Competitive applicants to health-related professional schools usually...
Competitive applicants to health-related professional schools usually possess the following record:
- High overall and science-specific (biology, chemistry, physics and mathematics) GPA
- High score on standardized entrance exam
- Extensive record of relevant extracurricular activities: student organizations, volunteering and/or community service
- Working in clinical or research settings, direct patient care and/or shadowing
- Demonstrated leadership activities
Students who are interested in going to professional school in medicine often major in biology, chemistry or biochemistry.
Students who wish to pursue graduate or professional training in allied health fields such as physical therapy, occupational therapy, physician assistant and chiropractic medicine, in addition to other areas of interest can obtain a Bachelor of Science degree in allied health. Students will choose one of three specific concentrations within the allied health major including physical therapy sciences, occupational therapy sciences and medical sciences.
Other degrees can also prepare students for health professions; thus, students are encouraged to major in the field where they excel and should consult the pre-health professions advisor about course work.
The following courses are typical core requirements of many professional schools in the health sciences. It is important to note, each health profession (e.g. medicine vs. pharmacy) differs in their academic requirements for admissions. Not all classes listed below are required for every student, nor are the classes listed below a comprehensive list as other classes may be required. Additionally, each professional school's requirements may vary as well; for example, classes required for the University of Florida's Doctor of Physical Therapy program may differ from classes required for the University of Central Florida's Doctor of Physical Therapy. It is imperative for students to check admission requirements for each school of interest.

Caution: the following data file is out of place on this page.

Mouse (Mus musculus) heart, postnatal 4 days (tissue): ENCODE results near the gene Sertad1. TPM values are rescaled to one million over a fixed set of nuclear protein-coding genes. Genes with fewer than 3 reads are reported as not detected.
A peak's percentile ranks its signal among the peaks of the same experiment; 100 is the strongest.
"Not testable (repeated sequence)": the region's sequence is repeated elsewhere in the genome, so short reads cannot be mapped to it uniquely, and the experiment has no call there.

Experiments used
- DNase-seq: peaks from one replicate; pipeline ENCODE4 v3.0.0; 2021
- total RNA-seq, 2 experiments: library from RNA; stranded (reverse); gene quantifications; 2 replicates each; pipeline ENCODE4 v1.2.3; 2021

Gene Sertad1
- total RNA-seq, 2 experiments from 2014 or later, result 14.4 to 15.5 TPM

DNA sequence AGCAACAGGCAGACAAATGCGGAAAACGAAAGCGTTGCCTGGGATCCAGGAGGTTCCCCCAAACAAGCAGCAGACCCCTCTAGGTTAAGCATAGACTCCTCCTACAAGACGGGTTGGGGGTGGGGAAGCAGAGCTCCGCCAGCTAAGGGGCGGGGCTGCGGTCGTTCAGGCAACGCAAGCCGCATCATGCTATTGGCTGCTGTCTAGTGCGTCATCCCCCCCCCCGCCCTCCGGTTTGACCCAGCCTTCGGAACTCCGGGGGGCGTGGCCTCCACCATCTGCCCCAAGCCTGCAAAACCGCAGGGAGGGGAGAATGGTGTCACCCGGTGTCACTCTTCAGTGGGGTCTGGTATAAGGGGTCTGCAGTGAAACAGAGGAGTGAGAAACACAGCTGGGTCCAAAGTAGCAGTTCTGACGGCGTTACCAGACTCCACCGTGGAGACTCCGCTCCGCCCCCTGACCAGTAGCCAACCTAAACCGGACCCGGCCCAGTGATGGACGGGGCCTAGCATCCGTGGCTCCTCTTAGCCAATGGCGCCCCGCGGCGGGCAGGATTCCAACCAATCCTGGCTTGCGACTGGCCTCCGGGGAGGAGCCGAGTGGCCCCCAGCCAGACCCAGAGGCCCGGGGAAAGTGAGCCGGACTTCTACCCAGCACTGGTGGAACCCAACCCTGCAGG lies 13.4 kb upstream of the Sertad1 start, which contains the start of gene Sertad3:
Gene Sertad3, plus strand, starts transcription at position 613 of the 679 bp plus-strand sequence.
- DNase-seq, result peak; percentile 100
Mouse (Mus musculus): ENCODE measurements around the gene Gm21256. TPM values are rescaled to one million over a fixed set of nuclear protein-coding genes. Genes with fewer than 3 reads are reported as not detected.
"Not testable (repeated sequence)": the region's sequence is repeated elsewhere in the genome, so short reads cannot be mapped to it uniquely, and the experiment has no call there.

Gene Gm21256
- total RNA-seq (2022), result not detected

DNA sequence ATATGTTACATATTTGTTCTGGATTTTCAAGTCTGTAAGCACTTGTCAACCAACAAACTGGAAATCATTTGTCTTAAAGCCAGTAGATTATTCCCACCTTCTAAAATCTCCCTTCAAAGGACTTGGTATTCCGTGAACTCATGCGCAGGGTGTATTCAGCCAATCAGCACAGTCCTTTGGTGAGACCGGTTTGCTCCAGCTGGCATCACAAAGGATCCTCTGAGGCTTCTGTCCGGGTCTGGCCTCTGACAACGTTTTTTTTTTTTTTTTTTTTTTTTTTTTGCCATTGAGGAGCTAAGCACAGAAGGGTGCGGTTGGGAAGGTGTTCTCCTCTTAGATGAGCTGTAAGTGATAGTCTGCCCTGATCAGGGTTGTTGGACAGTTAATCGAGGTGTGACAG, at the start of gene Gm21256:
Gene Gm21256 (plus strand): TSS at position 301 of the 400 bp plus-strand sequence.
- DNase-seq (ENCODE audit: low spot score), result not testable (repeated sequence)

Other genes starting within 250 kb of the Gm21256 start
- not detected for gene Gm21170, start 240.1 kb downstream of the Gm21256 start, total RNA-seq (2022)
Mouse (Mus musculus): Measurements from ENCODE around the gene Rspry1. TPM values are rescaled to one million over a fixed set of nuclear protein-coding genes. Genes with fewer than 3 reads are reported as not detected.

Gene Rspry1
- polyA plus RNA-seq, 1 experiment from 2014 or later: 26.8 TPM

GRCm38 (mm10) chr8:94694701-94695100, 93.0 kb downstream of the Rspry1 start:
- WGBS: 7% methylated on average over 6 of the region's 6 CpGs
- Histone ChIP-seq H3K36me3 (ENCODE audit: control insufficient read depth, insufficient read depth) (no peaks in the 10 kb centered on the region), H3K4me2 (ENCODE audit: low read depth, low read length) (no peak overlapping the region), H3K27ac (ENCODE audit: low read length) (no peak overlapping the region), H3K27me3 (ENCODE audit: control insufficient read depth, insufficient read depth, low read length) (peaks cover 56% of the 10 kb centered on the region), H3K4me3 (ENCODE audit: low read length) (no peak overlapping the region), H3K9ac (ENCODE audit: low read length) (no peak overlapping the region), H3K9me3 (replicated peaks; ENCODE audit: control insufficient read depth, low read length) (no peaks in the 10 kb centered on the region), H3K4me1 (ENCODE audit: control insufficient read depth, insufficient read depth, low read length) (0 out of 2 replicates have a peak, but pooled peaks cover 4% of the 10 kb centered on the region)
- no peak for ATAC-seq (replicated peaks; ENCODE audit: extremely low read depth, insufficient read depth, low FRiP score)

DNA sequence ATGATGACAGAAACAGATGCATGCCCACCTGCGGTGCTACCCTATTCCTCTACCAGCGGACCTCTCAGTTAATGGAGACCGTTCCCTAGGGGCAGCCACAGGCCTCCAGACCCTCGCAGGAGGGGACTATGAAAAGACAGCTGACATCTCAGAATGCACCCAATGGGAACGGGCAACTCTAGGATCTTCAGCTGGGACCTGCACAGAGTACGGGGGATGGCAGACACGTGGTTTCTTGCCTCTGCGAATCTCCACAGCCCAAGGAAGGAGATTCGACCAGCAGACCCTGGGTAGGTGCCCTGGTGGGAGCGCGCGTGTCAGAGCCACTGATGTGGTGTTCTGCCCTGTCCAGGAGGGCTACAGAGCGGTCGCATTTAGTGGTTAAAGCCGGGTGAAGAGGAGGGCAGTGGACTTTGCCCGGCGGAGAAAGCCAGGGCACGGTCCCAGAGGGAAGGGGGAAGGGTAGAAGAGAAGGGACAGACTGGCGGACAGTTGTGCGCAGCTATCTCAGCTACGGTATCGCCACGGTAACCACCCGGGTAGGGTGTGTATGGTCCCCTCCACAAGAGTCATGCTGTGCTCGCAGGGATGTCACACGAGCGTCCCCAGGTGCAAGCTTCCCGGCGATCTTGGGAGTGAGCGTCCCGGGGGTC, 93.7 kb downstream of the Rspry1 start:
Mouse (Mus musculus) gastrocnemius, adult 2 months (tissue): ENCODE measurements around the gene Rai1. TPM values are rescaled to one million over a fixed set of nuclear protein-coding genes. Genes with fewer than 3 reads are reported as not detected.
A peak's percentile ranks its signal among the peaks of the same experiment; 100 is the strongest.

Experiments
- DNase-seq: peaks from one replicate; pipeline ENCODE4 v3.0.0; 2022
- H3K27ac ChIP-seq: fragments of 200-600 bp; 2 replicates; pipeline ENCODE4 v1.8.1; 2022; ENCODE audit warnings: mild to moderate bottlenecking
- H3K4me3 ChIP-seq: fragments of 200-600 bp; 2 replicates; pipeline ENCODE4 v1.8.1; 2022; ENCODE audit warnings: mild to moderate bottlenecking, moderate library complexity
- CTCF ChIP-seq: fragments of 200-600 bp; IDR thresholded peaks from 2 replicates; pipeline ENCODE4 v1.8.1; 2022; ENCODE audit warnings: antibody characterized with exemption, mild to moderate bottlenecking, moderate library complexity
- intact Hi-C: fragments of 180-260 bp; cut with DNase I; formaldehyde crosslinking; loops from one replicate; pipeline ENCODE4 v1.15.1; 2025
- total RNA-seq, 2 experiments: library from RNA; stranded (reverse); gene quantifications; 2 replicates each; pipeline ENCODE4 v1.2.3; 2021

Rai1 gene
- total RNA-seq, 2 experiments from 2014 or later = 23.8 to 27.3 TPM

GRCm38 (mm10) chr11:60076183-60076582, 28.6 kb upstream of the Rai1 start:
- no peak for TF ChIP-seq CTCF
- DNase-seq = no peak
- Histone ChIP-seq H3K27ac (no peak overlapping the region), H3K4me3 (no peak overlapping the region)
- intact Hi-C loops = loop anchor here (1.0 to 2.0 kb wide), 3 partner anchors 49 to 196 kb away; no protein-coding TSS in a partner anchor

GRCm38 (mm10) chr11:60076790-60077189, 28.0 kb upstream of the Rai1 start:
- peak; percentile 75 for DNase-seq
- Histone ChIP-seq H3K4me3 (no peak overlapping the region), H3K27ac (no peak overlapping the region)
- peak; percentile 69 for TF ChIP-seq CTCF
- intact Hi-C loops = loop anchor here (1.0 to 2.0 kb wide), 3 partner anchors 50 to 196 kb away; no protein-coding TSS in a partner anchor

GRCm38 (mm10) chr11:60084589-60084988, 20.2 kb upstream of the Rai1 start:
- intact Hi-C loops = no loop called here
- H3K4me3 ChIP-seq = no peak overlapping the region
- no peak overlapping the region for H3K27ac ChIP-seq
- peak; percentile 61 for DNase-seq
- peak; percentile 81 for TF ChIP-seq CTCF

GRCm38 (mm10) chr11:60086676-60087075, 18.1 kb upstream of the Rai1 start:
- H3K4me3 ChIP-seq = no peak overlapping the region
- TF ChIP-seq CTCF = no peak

Ideally students should complete these core courses before the start of their junior year by taking course loads of about 15-18 credit hours per semester. Summer school may be necessary. Students should realize that certain professional schools may not recognize credits earned from AP exams or community colleges, especially if higher-level coursework in that discipline was not taken at a four-year college or university.
BIO 198 Gen Bio I
BIO 199 Gen Bio II
CHE 152 Gen. Chem.
CHE 154 Gen. Chem. II
CHE 232 Organic Chem. I
CHE 234 Organic Chem. II
PHY 200/205 Gen. Phys. I
(with or without calc.)
PHY 201/206 Gen. Phys. II
(with or without calc.)
MAT 260 Calc. I
Anatomy and Physiology
(needed for most physical therapy, occupational therapy, pharmacy, and physician assistant schools)
HSC 230 Human Anatomy and Physiology I
HSC 231 Human Anatomy and Physiology II
Most math and science classes have prerequisites. In addition, many courses are only offered during one term of the academic year. If students have a major outside of biology or chemistry, they may want to consult with a faculty member in one of those departments for advice in scheduling math and science courses.
View UT's Catalog for degree requirements.